- 19 Vegetable Garden Plans & Layout Ideas That Will Inspire You
- How to Plan the Perfect Garden This Year in 10 Easy Steps
- Raised Beds, In-Ground Plots, or Containers: Which Garden Layout to Choose
- A Complete Guide to Vegetable Container Gardening for Beginners
5. Testing and Fixing Your Soil
Your soil is a major key player in your garden producing a nice harvest. You will need to test your soil to see if it needs any work done to it prior to planting.
A great way to test your soil is by soaking the dirt where you’ve decided to put your garden. Then allow it to sit for a day.
The next day, come back and take a hand full of dirt. You’ll want to compress it in your hand as hard as you can.
Then you will want to gently poke it. If the dirt crumbles instantly, then you know that it has too much sand in it, and you’ll need to add manure or compost to it to enrich it.
However, if the dirt gently falls apart like a moist brownie, then you’ll know that it is good to go and is ready to plant.
- 9 Tips for Better Soil Quality in Your Garden and Get Better Crops
- 19 Ways to Improve Garden Soil and Boost the Yield Year After Year
- How to Make the Perfect Potting Soil Recipe in 5 Easy-to-Follow Steps
- 5 Best Soil Test Kits for Your Garden or Lawn
6. Make Your Garden Bed(s)
Deciding what type of garden bed, you want to plant it is a personal choice. Truthfully, I use a mixture. We have three large soil level garden plots.
Then we use raised beds as well, and I container garden some years as well for specialty items I don’t want to grow as much of.
Whatever you decide to grow in, you’ll need to know how to make a garden bed (besides if you garden in a container. Filling the container with dirt and compost is rather self-explanatory.)
To start, you will want to till up the garden space. This is where you will unearth the soil. It is a good idea to let the dirt sit for as long as possible because this gives the grass a chance to die off.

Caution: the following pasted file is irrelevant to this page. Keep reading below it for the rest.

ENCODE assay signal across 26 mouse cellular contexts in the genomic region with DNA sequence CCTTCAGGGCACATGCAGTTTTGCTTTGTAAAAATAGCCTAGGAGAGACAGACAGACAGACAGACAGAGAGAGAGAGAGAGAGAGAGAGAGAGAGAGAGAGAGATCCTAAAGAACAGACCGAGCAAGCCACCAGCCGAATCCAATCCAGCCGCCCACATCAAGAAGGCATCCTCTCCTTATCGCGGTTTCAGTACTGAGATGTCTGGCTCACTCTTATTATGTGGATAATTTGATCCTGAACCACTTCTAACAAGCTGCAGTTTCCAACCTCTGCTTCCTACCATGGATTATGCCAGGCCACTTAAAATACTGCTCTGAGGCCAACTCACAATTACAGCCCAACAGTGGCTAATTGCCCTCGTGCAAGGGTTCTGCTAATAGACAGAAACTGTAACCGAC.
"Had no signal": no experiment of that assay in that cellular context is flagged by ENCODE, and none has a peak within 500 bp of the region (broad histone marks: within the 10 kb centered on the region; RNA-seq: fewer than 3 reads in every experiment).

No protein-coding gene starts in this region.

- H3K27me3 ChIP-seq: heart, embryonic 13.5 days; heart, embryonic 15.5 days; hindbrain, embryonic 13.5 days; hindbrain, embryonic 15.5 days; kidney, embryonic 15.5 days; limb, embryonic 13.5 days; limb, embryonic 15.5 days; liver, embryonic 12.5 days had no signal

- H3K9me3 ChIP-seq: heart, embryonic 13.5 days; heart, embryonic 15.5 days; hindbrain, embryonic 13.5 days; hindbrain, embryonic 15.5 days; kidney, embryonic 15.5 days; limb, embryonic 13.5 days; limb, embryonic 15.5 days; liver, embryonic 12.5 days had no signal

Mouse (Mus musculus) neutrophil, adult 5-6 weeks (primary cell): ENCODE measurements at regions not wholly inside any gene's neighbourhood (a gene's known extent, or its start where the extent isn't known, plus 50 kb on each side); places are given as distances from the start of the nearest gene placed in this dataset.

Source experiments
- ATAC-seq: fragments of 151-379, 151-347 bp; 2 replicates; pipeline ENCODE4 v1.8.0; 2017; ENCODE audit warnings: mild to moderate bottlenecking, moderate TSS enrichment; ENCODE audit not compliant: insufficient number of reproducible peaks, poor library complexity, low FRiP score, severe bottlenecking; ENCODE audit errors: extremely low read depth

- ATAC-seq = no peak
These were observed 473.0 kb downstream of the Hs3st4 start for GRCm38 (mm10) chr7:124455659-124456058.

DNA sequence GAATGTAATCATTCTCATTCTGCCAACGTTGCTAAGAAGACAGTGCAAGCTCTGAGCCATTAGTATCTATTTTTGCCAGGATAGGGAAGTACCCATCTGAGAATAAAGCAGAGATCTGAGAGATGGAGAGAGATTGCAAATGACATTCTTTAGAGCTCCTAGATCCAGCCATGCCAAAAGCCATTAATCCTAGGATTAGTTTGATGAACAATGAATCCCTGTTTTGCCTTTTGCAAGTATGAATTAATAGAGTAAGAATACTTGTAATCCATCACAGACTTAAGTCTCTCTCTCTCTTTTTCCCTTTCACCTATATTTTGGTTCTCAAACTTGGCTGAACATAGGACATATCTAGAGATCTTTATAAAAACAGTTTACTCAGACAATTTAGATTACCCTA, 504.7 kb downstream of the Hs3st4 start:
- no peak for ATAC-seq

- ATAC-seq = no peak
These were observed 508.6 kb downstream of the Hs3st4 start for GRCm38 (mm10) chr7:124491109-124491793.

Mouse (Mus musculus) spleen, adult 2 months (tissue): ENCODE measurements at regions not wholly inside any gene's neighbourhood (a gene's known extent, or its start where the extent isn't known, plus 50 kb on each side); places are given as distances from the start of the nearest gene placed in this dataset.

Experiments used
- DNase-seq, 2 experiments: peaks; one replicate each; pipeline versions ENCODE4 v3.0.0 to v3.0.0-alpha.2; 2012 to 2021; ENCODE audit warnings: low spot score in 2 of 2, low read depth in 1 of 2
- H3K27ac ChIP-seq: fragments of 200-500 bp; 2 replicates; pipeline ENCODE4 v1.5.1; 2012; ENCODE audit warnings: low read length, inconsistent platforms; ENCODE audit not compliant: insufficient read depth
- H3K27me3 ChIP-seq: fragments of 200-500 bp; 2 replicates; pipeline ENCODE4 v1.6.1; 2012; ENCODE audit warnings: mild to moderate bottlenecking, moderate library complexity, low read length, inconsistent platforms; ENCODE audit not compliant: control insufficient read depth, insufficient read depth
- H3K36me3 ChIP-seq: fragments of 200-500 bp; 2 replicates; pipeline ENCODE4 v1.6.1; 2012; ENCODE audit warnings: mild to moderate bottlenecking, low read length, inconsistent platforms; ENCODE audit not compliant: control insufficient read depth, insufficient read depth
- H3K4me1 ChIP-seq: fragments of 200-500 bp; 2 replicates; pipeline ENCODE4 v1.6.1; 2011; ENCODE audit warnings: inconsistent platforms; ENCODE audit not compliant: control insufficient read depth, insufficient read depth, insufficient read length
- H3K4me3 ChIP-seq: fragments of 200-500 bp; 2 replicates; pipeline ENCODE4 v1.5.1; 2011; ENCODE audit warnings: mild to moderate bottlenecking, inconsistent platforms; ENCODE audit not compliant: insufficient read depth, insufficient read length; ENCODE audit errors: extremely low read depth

Then you’ll want to go back over the soil and spread it out to where it isn’t quite as lumpy in appearance. This is also a good time to add in compost, manure, or any other organic matter your garden needs.
Finally, you’ll smooth the dirt out to where it has a finished look.
- 18 Benefits of Raised Bed Gardening You May Have Never Considered
- Container Gardening: How to Get Started with 12 Easy Plants to Grow
- 42 Free DIY Raised Garden Bed Plans You Can Build in a Day
7. Get Your Seeds
One thing that may feel overwhelming is when you go to purchase your seeds or seedlings. There are many places to purchase your plants, there are many varieties of plants, and you may be uncertain about which is best.
Let me fill you in – if you can find someone local that is selling seedlings, that will probably be your best bet. The reason is that the plants should be more cost-effective there.
However, please check around because some big box stores may sell them cheaper.
Also, I recommend checking with local stores or shopping online when purchasing seeds. I usually buy most of our seeds from our local general store. They are very reasonably priced, and I’ve had great experiences with our seeds from them.
Then you’ll want to make sure that you read the labels of what you are buying. The reason is that seeds will vary.
For instance, you can pick what size vegetables you want to harvest, what color vegetable you want to raise, and some seeds are more resistant to certain pests and diseases.
Purchasing quality seeds and plants with a variety that works well for your area is a good way to have a solid start to gardening.
8. Turn Your Seeds into Plants
You may not be ready to start your own seeds with your very first garden and that’s okay.
However, you need to at least read up on how to do it because starting your own seeds can not only save you a lot of money on your garden, but it can allow you to grow your food from start to finish.
There are many helpful resources on starting your own seeds, but I will give you a quick overview.
First, you’ll need to plant your seeds in seed starting cells. From there, you put them under a light to provide heat or on top of your fridge.
Then you wait for germination to happen.
Next, you’ll put them under a grow light and gently water them with a spray bottle until they are ready to transplant.
Keep in mind, there will be some variations to the process depending upon what you are growing, but those are the basics of starting your own seeds.
It is a delicate process, but one that is worth the extra effort.
- 9 Tips for Starting Your Seeds Indoor (and Avoid Common Mistakes)
- 11 Frugal Seed Starting Hacks to Get Your Garden Going